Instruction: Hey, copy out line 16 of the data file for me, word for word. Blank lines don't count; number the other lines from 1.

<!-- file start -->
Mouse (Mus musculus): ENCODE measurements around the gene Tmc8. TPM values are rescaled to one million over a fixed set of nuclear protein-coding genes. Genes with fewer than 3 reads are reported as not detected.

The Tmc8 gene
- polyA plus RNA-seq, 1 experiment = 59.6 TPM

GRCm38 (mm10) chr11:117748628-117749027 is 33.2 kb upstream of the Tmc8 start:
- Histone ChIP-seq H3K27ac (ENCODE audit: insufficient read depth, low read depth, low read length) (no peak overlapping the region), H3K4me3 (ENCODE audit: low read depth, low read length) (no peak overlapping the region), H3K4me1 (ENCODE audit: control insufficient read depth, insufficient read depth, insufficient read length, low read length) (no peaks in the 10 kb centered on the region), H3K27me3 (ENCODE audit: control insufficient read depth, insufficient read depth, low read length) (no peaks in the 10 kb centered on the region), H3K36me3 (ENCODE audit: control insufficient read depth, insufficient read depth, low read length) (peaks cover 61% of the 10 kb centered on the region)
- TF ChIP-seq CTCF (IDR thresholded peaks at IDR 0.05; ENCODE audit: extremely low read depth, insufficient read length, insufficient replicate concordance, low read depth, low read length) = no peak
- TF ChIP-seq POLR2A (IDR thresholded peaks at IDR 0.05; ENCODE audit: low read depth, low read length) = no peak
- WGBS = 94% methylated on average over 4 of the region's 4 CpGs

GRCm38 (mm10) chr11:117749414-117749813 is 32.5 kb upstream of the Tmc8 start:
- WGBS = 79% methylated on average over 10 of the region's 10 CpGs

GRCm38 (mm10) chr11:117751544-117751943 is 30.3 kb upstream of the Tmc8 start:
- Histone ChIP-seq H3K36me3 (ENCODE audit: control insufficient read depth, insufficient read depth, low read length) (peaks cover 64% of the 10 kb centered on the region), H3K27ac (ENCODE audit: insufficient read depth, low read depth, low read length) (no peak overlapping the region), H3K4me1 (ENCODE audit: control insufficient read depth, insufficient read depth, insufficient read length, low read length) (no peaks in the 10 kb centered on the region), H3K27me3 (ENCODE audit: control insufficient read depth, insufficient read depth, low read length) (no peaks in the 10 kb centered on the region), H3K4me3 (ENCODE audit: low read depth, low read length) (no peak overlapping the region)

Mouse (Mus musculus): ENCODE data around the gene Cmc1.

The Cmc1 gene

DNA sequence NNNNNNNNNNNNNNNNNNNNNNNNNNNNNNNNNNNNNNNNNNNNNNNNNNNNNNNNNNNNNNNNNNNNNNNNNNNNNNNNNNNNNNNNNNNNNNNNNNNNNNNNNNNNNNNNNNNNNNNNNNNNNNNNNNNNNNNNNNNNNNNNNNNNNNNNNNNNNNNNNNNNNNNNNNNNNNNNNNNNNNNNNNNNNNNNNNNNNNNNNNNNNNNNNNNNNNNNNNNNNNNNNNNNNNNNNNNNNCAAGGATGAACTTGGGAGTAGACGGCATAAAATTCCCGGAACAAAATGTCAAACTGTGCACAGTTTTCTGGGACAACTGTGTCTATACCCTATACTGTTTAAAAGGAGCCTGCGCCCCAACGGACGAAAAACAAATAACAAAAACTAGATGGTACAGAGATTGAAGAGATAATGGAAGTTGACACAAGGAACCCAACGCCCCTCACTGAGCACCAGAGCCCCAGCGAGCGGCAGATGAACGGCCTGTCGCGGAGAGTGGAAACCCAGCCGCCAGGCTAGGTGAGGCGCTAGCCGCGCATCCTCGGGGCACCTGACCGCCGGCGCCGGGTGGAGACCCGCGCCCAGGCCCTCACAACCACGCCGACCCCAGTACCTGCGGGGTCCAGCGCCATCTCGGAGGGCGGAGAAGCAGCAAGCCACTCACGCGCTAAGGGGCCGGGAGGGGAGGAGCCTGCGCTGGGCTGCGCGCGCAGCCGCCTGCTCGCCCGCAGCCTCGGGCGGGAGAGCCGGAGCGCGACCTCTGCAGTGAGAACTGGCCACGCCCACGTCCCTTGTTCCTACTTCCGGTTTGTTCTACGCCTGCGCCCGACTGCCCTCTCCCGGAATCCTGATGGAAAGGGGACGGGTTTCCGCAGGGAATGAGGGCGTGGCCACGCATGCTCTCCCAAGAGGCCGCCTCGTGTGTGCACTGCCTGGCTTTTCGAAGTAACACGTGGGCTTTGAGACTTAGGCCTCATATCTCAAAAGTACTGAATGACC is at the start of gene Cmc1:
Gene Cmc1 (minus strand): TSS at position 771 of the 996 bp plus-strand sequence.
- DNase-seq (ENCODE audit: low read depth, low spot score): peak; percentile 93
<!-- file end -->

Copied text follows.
Gene Cmc1 (minus strand): TSS at position 771 of the 996 bp plus-strand sequence.